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The David Roytman brand is one of the most recognizable brands in modern Judaica. Arguably, he was the first to bring the elements of high fashion and luxury into a traditional world of Jewish attributes, making it much more lucrative and diverse. Today we are talking with David Roytman, a native of Odessa (Ukraine) and founder of Luxury Judaica lifestyle brand.

Q.: Mr Roytman, can you tell us about yourself and some key facts in your life?

A.: I was born in Odessa and moved to Israel in 1990. In Odessa, I studied at synagogue and lived in the house of Isaiah Giser who was rabbi of the city. At the end of 1990, I went to Israel to study at yeshiva. At that time, Rabbi Yitzchak Kogan (currently, chief rabbi at Bolshaya Bronnaya synagogue in Moscow) organized the Children of Chernobyl project focused on sending Jewish children from the Chernobyl Exclusion zone to Israel. KGB denied me the opportunity to leave the country as I did not match the criteria being an Odessa citizen. Rabbi Kogan convinced them that at the time of the Chernobyl disaster I stayed with my relatives not far off Chernobyl, and perhaps the authorities did not verify details (by the way, I heard that story from Yitzchak Kogan himself at a Moscow event that I visited). I joined the group to leave for Israel alone, without my parents, and continue my studies at yeshiva, which I did for the next 8 years.

Studying at yeshiva, I dreamt of serving in the Israeli special forces, which was actually my long-nurtured dream. To make the dream come true, I had to go to a regular school and receive a general education certificate (studying at a religious institution does not provide that kind of certificate). I managed to catch up with the 12-year school curriculum in a little more than a year and then pass state examinations. As a student in the final year, I used to take numerous tests for admission to an anti-terrorism squad and succeeded. I even had to wait for some time to qualify since an eligible conscript who wants to serve in special forces must live in Israel at least 8 years. While in the military, I got the KGB agent nickname as nobody believed that a man from the USSR, having parents in that country, could fit the secret special services. The preparatory courses and drill were difficult and lasted for 18 months. I had to face many challenges and learnt a lot of things. Anyway, a pint of sweat saves a gallon of blood, as you know. After passing through so many hardships for one year and a half, a war turned out to be quite a tolerable and habitual phenomena. I planned to enter the university at the end of my service but it was not four months after the army discharge that I was recalled to yet another war known as the Operation “Defensive Shield”. Our special unit was sent to a refugee camp in Jenin where we stayed in March–April 2002. A year after those events, the Jenin, Jenin film was released that caused controversial feelings with Israelis, to put it mildly.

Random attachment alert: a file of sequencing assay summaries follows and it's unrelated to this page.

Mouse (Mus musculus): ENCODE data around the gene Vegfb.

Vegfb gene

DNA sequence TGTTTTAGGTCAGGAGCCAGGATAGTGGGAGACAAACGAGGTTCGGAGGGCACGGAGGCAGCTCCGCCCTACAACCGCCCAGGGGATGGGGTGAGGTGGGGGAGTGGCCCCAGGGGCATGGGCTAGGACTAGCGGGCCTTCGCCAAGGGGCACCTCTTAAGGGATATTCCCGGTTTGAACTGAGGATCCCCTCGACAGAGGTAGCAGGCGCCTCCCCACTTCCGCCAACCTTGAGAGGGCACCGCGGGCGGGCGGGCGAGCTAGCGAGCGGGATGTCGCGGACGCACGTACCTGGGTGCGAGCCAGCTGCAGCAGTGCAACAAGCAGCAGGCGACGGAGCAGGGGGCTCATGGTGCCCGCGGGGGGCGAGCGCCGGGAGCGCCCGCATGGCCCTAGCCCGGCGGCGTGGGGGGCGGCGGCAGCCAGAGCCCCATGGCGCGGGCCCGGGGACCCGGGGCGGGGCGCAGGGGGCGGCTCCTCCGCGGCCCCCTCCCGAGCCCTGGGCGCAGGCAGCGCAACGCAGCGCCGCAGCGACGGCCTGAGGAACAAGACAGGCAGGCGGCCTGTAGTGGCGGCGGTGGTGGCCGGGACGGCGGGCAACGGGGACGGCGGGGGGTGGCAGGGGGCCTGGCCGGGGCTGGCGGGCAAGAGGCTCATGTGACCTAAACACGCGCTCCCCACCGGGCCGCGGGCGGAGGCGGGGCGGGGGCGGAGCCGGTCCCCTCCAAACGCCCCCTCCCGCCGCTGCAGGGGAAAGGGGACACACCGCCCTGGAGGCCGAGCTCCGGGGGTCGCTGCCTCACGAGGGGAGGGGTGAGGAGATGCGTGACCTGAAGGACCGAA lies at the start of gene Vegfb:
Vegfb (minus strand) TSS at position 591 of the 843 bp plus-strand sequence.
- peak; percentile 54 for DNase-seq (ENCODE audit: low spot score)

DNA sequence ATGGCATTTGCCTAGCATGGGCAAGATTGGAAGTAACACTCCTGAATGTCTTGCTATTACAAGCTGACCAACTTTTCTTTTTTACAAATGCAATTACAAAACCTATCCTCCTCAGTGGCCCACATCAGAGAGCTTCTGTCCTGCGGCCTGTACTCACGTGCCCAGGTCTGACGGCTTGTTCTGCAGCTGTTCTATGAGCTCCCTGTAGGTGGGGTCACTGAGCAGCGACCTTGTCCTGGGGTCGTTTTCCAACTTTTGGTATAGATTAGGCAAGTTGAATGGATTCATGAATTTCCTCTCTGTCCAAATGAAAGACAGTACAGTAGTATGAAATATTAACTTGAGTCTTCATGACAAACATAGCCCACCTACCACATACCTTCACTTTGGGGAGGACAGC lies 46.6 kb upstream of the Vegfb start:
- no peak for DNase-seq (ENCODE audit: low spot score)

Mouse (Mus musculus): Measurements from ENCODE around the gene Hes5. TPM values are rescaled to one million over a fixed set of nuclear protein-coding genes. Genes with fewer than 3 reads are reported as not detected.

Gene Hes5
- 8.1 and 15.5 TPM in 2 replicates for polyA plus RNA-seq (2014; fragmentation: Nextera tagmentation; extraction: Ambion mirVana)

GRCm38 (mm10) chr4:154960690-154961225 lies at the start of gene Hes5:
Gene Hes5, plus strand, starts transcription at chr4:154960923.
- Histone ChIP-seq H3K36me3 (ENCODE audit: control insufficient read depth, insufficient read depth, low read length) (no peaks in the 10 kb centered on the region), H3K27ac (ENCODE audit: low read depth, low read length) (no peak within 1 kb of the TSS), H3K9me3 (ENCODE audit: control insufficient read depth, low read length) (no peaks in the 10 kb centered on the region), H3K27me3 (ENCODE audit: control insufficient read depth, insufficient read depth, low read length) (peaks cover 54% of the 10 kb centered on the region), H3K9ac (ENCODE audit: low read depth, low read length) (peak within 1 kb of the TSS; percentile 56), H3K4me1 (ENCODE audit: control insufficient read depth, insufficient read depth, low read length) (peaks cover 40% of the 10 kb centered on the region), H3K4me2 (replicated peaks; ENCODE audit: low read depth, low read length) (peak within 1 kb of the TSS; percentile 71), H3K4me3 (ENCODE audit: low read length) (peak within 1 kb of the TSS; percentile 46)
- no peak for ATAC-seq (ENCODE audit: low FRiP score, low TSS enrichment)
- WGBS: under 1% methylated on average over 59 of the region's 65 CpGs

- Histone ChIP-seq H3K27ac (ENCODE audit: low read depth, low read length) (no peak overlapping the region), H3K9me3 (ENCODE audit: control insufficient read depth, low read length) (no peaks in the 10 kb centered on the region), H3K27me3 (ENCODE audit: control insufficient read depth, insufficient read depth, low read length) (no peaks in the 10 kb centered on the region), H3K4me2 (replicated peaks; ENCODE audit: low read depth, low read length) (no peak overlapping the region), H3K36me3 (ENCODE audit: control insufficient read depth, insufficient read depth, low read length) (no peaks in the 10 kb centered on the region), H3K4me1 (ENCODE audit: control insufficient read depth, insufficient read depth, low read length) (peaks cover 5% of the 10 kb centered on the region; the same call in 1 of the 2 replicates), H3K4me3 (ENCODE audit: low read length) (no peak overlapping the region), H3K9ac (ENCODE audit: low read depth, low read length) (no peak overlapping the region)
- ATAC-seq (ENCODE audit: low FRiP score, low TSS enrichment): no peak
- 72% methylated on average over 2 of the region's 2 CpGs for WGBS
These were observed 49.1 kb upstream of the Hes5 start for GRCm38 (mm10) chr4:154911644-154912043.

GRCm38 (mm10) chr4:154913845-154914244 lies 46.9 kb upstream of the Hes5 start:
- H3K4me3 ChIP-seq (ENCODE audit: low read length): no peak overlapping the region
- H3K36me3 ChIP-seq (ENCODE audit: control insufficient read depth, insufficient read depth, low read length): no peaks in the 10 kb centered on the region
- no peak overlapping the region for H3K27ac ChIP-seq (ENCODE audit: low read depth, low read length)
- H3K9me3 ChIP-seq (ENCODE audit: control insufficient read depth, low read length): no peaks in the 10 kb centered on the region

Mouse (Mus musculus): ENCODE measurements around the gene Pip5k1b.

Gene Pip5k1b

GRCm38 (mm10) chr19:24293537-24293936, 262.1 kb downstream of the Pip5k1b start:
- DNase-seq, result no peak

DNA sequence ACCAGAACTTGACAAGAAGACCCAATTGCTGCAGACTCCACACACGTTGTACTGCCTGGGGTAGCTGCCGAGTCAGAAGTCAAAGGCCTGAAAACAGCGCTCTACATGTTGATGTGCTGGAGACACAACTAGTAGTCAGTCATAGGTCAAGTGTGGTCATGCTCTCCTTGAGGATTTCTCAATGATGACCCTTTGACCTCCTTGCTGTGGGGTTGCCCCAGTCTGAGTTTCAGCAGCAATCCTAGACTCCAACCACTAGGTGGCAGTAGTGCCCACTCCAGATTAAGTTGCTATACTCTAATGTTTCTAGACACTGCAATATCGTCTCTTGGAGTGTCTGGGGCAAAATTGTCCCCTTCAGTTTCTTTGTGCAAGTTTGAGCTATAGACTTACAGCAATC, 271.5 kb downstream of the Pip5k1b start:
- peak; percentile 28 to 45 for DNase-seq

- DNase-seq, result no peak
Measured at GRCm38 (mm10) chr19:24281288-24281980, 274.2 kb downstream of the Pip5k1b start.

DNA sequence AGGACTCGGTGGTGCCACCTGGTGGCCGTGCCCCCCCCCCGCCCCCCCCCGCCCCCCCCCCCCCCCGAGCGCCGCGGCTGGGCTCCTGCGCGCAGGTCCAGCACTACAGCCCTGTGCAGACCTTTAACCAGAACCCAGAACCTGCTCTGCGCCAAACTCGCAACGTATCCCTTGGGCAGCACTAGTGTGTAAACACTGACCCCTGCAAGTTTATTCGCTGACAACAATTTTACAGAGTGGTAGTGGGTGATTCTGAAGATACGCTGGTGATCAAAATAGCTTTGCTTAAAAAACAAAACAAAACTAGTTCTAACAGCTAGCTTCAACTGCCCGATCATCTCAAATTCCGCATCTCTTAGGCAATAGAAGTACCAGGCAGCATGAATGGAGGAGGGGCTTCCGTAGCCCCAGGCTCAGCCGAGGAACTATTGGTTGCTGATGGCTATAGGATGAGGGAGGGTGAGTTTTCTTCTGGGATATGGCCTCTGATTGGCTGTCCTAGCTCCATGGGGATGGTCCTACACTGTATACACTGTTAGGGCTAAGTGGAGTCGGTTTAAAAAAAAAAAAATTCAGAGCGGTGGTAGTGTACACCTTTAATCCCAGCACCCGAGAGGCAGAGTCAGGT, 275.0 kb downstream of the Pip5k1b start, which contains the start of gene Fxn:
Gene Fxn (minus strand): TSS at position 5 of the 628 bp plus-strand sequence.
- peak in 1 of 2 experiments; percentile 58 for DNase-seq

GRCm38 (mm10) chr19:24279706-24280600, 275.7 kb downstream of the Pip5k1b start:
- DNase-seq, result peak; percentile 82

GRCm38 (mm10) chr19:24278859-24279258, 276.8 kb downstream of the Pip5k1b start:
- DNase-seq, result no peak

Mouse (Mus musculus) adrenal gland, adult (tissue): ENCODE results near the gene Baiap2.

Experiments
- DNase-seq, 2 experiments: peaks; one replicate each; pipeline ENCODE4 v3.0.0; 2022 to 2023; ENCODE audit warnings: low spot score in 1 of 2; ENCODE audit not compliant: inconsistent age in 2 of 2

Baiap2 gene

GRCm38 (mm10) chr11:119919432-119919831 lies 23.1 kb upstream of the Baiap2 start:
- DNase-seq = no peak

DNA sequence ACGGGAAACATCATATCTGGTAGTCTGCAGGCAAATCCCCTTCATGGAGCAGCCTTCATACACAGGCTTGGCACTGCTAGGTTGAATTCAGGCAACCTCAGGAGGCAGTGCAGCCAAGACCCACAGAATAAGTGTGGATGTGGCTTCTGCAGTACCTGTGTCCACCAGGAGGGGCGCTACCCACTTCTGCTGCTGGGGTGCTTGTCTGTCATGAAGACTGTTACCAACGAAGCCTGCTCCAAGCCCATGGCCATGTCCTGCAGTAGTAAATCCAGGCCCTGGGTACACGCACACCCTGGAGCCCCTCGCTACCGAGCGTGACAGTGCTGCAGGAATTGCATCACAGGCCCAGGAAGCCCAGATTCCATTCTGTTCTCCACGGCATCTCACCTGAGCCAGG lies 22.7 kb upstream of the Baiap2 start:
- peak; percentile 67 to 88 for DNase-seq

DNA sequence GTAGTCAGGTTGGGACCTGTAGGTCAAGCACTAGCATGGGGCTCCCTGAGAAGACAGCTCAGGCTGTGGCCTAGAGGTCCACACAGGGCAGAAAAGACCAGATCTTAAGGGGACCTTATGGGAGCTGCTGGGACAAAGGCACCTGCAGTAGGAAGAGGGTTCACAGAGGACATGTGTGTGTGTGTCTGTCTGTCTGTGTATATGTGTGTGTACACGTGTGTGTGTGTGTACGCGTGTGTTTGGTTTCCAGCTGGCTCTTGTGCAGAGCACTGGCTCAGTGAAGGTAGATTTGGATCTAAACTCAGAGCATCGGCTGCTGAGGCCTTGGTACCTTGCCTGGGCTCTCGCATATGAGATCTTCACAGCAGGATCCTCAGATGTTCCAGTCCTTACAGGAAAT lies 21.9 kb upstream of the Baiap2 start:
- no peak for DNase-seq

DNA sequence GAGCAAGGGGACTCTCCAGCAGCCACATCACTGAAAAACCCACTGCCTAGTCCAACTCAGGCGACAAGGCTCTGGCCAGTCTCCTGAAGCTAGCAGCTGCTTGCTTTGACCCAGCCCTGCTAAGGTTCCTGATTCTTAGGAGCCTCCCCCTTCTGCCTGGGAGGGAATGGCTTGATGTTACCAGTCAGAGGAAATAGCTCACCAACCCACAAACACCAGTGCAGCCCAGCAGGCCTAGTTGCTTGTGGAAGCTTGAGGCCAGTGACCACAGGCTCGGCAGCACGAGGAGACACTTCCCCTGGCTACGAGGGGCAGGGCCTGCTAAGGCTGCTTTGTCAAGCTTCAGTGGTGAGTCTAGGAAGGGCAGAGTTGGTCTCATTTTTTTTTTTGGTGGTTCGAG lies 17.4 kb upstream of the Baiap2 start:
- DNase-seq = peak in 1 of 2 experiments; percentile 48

Coming home from the war, there was no opportunity to continue the pre-study courses at the university as I had to wait for a new school year. At that moment, I was offered to establish the Birthright program backed by the Ezra Olami youth organization, which had be aimed at Russian-speaking Jewish youth who lived in the United States. The project involved me for over 10 years. I moved to the US but used to fly to Israel several times to take part in war action and regular military exercise. I finally became founder of Esra’s North American branch. Thanks to the program, we relocated dozens of thousands of young people to Israel, organized trips to Poland, South Africa, Italy, Great Britain, France, to name but a few. Ezra became subsequently an international organization with numerous offices across the world. I began doing business over two years ago. My first area was security for obvious reasons, and the first commercial projects were related to that field. By that time, I had built a reputation of the man of my word and the one who delivered on his promises. So I was not just looking for money; instead, I had a wide selection of investors who could readily inject money into my projects. As a result, we consolidated a group of 12 companies.


Q.: How and when was your brand created? How long did you cherish the idea of producing your own Judaica brand and what triggered its creation?

A.: The date of foundation is autumn 2014. I set a key objective to change people’s attitudes towards Jewish attributes. I also sought to change the way a non-Jewish world takes Jewish attributes. I understand that I create history, so I spend all my time efforts on this project. At first, many people considered the idea to be unreasonable and stupid, saying “nobody would want to pay $100 for a kippah”; however, we were undaunted in our purpose. Today, our products are sold in many boutiques in Moscow, for example, Vremena Goda store that markets the products from Montblanc, Cartier and other designer brands.